‘Good morning to you too.’

The cat licked his fur three times and stood up for a full body yoga stretch. Beth opened the curtains and made herself a coffee and the cat jumped off the bed, sitting knowingly by the patio door.

‘Time to go or do you just need the loo?’

Apparently it wasn’t time to go. After a toilet trip to the hotel flower beds the cat strolled back in for a wash before breakfast. Room service was ordered, extra sausage and extra bacon. Room service was eaten.

Beth’s suitcase was already packed. She’d packed it last night before going to the cliff top. She’d ask them to store her luggage for her until she decided on an altered plan of action. She dialled reception. ‘Hi, this is a strange question but is there anywhere on the island that rehomes cats or takes them in?…No, I found one this morning, I know pets aren’t allowed in rooms.’ She winked at the cat, the cat blinked back. ‘Oh ok, could you book me a taxi to take me there please?…Yes, as soon as possible…Thank you.’

‘I don’t take cats.’ The taxi driver shook his head to confirm this point. ‘They make a mess.’

Beth thought that was ironic considering he was wearing most of his breakfast remains on his sweatshirt, which was indeed sweaty too. ‘It’s my therapy cat. It’s for my anxiety. My disability cat.’

‘I don’t care if your leg has fallen off and your cat is carrying it, it’s not getting in my cab.’

The cat, in Beth’s arms, stretched his mouth wide in a yawn. Beth knew the cat was silently swearing at him. ‘But he’ll stay on my lap the whole time and it’s only a fifteen minute journey.’

‘No.’

‘I’ll pay you double the fare.’

‘Get in.’

The fifteen minute journey occurred in silence. The taxi tore through the tiny country lanes from the south of the island to the north. A fluffy bull, dangling from the rear view mirror, swung along to Coldplay. He’s trying to hang himself, thought Beth, having to put up with this mediocre droning. The cat sat happily on Beth’s lap. His left paw dangled over the edge of her leg and gently rested on the back seat. Beth smiled and whispered ‘rebel’ in her mind.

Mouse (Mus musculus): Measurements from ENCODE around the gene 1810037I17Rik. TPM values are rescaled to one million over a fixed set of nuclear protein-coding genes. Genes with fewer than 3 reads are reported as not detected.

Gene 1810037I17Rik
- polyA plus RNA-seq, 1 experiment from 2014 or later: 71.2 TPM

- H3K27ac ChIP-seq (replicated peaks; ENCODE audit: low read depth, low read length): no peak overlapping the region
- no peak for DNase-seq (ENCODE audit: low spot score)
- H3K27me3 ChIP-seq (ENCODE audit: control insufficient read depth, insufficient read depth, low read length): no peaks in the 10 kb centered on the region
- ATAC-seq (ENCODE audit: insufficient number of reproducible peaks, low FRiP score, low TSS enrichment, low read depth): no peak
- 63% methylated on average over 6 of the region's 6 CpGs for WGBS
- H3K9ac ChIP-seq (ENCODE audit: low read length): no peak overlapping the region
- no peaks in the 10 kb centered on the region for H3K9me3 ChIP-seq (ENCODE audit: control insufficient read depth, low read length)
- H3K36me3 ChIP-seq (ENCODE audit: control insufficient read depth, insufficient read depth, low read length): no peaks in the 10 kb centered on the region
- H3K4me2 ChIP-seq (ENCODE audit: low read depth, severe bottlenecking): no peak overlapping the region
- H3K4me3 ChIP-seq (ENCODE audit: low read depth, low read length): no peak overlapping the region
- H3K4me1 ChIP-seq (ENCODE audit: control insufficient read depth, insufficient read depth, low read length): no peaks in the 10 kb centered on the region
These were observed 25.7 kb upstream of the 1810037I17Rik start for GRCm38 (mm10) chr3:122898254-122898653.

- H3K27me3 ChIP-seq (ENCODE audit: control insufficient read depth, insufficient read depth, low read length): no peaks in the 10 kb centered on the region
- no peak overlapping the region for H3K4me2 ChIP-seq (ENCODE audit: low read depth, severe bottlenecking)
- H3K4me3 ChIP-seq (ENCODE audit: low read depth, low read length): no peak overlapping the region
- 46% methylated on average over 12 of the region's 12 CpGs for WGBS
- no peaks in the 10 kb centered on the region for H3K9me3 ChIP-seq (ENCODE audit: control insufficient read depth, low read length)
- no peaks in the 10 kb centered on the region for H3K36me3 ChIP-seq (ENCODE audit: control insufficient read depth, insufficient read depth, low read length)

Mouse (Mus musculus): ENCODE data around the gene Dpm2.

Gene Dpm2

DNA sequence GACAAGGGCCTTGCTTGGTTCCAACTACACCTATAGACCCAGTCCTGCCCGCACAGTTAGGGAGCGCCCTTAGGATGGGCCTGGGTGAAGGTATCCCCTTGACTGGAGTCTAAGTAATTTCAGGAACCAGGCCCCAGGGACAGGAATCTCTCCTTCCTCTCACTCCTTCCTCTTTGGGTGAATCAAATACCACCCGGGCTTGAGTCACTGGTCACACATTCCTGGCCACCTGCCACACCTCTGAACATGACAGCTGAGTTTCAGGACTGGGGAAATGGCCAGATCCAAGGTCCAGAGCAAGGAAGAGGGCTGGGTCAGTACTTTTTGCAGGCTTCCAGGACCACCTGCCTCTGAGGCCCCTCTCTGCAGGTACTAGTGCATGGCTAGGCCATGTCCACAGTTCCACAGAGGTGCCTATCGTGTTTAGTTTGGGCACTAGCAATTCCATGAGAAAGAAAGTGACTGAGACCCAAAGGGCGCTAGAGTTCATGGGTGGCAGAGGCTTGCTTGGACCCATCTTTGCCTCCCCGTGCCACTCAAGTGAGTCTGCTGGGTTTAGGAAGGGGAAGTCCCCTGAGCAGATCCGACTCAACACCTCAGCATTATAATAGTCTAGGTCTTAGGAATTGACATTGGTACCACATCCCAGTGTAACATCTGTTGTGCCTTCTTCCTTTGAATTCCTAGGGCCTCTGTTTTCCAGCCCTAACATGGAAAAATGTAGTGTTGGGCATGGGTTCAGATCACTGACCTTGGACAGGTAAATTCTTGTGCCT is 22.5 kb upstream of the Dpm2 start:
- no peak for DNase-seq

Beth paid the taxi driver but he drove off from the old farmhouse before she had time to ask him to wait. She kissed the top of the cat’s head and put him down on the driveway. Two chickens stuttered by in the background, the cat observed them casually while staying close to Beth’s legs, tail in the air, alert and wary.

A woman appeared in the garden to the side of the house, carrying a basket of washing. She was short, robust, with sparse spiky grey hair, wearing a blue shirt, jeans tucked into green wellies and a chunky cream cardigan. Beth would guess she was in her late fifties or early sixties.

‘Can I help you?’ Her voice was blunt and it didn’t sound like she wanted to help at all. She walked towards Beth, washing basket still in her arms.

‘Hello, yes, I hope so. I’ve got a cat.’

The woman stared down at the cat, then slowly back up to Beth. ‘Yes, you have.’

‘Well, it’s not really my cat, I found it last night, and it needs a home. The hotel I was staying at gave me your address.’

‘Oh they did, did they.’

‘Yes.’ Beth watched the woman, the cat watched a rogue chicken streak across the drive. Beth felt she was hostage negotiating. ‘I was hoping you could give the cat a home, or you might know someone who can.’

‘Why didn’t you just leave the cat where it was to wander back from where it came?’

‘It was on the top of Beauport Bay cliffs.’

‘At night.’

‘Yes.’

The woman’s face remained impassive. ‘You don’t live here on Jersey then.’

‘No, I was staying at L’horizon hotel.’

‘Was?’

‘It was my last night last night.’

The woman shifted the basket of washing to rest on her right hip and sniffed. ‘What time is your flight?’

‘My flight?’